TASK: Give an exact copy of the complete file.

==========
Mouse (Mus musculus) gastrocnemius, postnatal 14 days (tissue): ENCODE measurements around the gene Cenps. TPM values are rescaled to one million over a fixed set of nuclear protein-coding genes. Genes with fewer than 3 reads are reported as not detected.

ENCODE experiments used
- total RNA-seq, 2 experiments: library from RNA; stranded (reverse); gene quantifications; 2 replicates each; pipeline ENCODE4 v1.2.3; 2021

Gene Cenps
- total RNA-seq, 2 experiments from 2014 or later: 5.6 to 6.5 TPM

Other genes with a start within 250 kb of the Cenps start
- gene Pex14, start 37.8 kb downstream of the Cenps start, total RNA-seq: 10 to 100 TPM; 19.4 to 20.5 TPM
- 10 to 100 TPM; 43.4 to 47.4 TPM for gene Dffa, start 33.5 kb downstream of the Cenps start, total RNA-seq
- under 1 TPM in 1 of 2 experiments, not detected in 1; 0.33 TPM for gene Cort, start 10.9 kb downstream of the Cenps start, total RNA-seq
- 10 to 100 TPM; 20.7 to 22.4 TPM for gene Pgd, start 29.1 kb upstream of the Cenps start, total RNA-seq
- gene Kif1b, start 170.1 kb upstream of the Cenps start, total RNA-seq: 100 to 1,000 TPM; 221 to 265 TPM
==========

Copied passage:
Mouse (Mus musculus) gastrocnemius, postnatal 14 days (tissue): ENCODE measurements around the gene Cenps. TPM values are rescaled to one million over a fixed set of nuclear protein-coding genes. Genes with fewer than 3 reads are reported as not detected.

ENCODE experiments used
- total RNA-seq, 2 experiments: library from RNA; stranded (reverse); gene quantifications; 2 replicates each; pipeline ENCODE4 v1.2.3; 2021

Gene Cenps
- total RNA-seq, 2 experiments from 2014 or later: 5.6 to 6.5 TPM

Other genes with a start within 250 kb of the Cenps start
- gene Pex14, start 37.8 kb downstream of the Cenps start, total RNA-seq: 10 to 100 TPM; 19.4 to 20.5 TPM
- 10 to 100 TPM; 43.4 to 47.4 TPM for gene Dffa, start 33.5 kb downstream of the Cenps start, total RNA-seq
- under 1 TPM in 1 of 2 experiments, not detected in 1; 0.33 TPM for gene Cort, start 10.9 kb downstream of the Cenps start, total RNA-seq
- 10 to 100 TPM; 20.7 to 22.4 TPM for gene Pgd, start 29.1 kb upstream of the Cenps start, total RNA-seq
- gene Kif1b, start 170.1 kb upstream of the Cenps start, total RNA-seq: 100 to 1,000 TPM; 221 to 265 TPM